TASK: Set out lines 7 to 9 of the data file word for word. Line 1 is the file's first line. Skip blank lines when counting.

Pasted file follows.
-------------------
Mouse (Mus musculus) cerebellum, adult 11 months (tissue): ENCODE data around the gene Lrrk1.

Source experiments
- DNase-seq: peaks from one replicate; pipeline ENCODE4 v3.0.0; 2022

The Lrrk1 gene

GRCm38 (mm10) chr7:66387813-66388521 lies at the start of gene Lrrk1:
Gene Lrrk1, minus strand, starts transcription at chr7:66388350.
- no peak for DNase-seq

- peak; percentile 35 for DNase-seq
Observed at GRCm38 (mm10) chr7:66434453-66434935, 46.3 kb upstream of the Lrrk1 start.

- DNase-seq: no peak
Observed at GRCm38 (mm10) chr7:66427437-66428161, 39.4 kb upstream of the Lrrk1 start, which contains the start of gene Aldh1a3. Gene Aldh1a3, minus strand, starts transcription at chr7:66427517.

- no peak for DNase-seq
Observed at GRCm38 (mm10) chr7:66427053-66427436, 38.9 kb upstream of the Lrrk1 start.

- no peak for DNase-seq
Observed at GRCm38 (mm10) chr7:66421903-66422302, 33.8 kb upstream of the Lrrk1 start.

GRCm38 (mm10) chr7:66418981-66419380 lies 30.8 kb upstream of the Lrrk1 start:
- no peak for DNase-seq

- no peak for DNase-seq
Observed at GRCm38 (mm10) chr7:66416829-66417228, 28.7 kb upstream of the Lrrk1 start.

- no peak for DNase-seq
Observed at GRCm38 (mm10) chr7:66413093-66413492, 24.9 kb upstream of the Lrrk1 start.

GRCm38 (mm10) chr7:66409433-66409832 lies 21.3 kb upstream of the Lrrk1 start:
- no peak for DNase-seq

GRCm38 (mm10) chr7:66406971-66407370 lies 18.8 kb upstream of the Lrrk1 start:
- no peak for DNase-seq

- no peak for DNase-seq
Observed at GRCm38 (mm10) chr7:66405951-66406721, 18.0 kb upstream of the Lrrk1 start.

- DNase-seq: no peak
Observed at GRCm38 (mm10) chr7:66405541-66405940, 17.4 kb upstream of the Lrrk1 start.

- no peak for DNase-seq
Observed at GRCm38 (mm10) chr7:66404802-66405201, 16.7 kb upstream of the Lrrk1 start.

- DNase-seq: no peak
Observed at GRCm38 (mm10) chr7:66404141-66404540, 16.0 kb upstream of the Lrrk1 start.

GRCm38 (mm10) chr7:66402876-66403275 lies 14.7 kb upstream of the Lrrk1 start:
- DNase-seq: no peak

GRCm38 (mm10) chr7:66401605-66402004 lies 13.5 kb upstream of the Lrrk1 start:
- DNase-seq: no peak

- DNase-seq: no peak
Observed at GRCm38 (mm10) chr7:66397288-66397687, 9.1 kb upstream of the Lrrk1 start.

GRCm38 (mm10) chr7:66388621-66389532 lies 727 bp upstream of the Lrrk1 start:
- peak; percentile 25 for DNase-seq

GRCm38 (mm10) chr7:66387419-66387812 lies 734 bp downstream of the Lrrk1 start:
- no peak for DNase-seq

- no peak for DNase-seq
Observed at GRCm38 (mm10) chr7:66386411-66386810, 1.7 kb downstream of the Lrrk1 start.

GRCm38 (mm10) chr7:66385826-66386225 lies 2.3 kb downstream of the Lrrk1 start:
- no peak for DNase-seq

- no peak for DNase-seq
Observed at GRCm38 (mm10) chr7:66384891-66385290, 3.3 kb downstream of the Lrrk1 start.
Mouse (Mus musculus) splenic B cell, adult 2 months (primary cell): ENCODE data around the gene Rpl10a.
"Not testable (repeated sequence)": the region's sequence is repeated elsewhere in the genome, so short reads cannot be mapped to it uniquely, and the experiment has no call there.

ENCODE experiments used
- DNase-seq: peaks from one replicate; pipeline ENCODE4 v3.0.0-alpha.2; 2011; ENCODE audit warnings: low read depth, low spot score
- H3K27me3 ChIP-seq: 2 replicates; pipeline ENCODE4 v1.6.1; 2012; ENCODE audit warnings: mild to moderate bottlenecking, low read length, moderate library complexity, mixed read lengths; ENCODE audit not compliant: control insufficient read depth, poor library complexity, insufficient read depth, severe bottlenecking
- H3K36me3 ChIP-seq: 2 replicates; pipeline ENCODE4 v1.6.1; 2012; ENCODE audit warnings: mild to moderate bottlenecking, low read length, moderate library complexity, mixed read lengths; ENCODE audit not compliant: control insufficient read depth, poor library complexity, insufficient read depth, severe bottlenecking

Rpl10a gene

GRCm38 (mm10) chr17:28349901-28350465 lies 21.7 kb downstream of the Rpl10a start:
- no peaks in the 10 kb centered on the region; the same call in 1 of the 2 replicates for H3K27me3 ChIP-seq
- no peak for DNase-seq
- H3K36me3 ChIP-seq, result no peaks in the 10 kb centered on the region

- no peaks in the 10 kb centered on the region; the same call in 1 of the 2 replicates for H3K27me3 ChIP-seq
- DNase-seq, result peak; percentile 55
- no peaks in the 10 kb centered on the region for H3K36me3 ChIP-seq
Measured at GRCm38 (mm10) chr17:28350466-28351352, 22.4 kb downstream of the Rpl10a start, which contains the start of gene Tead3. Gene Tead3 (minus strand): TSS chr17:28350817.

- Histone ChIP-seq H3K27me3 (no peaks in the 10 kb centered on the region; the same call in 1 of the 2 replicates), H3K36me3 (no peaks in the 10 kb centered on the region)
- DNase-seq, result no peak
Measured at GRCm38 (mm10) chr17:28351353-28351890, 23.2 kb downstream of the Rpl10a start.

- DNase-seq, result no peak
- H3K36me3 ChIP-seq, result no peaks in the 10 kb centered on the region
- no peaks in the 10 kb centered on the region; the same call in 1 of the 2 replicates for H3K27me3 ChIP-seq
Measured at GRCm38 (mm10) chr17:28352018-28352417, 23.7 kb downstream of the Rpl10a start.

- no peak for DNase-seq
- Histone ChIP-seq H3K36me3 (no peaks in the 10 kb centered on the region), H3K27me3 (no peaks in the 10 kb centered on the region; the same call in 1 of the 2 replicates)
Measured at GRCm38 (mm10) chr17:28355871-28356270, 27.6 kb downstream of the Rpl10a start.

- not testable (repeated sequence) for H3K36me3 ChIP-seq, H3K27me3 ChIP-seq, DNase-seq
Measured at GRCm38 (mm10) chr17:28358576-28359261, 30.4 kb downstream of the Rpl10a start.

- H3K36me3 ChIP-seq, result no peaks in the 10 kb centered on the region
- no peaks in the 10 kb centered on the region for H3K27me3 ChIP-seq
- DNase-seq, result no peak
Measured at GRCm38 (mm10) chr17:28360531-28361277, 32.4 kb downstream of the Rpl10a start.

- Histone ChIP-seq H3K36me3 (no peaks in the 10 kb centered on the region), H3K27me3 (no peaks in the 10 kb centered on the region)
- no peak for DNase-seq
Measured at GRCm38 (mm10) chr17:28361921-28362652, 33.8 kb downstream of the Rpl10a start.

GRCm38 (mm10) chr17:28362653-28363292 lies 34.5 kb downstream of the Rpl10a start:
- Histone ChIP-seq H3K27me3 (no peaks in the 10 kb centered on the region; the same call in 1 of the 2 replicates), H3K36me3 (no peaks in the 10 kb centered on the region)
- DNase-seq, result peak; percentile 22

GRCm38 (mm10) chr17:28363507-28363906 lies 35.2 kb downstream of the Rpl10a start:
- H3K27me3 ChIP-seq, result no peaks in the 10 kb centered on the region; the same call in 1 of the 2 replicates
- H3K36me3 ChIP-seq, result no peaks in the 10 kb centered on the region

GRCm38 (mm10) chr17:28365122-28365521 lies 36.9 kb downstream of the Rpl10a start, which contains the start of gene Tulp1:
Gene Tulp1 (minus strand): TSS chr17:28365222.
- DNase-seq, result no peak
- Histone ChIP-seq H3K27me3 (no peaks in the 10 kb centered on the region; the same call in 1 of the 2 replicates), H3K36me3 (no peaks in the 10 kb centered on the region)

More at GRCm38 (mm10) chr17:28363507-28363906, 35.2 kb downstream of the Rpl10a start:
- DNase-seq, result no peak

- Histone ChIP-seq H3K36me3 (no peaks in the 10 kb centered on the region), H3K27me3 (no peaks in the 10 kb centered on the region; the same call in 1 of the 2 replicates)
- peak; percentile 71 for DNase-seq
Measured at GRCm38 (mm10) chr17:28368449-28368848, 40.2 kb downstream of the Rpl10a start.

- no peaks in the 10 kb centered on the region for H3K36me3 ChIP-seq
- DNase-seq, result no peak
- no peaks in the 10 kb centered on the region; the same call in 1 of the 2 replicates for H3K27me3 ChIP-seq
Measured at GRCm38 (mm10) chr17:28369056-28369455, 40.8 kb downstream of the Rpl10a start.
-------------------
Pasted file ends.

- no peak for DNase-seq

- peak; percentile 35 for DNase-seq
Observed at GRCm38 (mm10) chr7:66434453-66434935, 46.3 kb upstream of the Lrrk1 start.